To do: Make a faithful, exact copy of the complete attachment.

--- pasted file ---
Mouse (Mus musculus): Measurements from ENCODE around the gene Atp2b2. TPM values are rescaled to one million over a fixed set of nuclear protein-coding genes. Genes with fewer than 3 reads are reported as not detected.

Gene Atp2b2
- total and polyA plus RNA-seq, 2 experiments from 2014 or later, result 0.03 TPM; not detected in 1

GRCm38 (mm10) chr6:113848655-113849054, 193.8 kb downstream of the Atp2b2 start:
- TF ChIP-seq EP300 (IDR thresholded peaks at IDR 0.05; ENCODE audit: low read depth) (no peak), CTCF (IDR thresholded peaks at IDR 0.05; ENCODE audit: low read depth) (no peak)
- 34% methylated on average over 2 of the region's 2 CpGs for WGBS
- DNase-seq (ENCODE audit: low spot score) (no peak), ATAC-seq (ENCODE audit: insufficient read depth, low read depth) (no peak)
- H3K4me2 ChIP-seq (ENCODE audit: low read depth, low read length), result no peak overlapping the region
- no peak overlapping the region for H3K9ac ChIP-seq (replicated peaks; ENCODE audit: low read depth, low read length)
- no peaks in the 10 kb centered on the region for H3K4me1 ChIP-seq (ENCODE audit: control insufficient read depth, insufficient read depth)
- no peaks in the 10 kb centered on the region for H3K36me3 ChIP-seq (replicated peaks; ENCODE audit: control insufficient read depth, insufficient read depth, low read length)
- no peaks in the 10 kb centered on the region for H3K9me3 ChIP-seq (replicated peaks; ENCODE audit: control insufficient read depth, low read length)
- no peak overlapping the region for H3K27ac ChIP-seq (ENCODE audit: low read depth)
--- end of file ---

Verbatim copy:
Mouse (Mus musculus): Measurements from ENCODE around the gene Atp2b2. TPM values are rescaled to one million over a fixed set of nuclear protein-coding genes. Genes with fewer than 3 reads are reported as not detected.

Gene Atp2b2
- total and polyA plus RNA-seq, 2 experiments from 2014 or later, result 0.03 TPM; not detected in 1

GRCm38 (mm10) chr6:113848655-113849054, 193.8 kb downstream of the Atp2b2 start:
- TF ChIP-seq EP300 (IDR thresholded peaks at IDR 0.05; ENCODE audit: low read depth) (no peak), CTCF (IDR thresholded peaks at IDR 0.05; ENCODE audit: low read depth) (no peak)
- 34% methylated on average over 2 of the region's 2 CpGs for WGBS
- DNase-seq (ENCODE audit: low spot score) (no peak), ATAC-seq (ENCODE audit: insufficient read depth, low read depth) (no peak)
- H3K4me2 ChIP-seq (ENCODE audit: low read depth, low read length), result no peak overlapping the region
- no peak overlapping the region for H3K9ac ChIP-seq (replicated peaks; ENCODE audit: low read depth, low read length)
- no peaks in the 10 kb centered on the region for H3K4me1 ChIP-seq (ENCODE audit: control insufficient read depth, insufficient read depth)
- no peaks in the 10 kb centered on the region for H3K36me3 ChIP-seq (replicated peaks; ENCODE audit: control insufficient read depth, insufficient read depth, low read length)
- no peaks in the 10 kb centered on the region for H3K9me3 ChIP-seq (replicated peaks; ENCODE audit: control insufficient read depth, low read length)
- no peak overlapping the region for H3K27ac ChIP-seq (ENCODE audit: low read depth)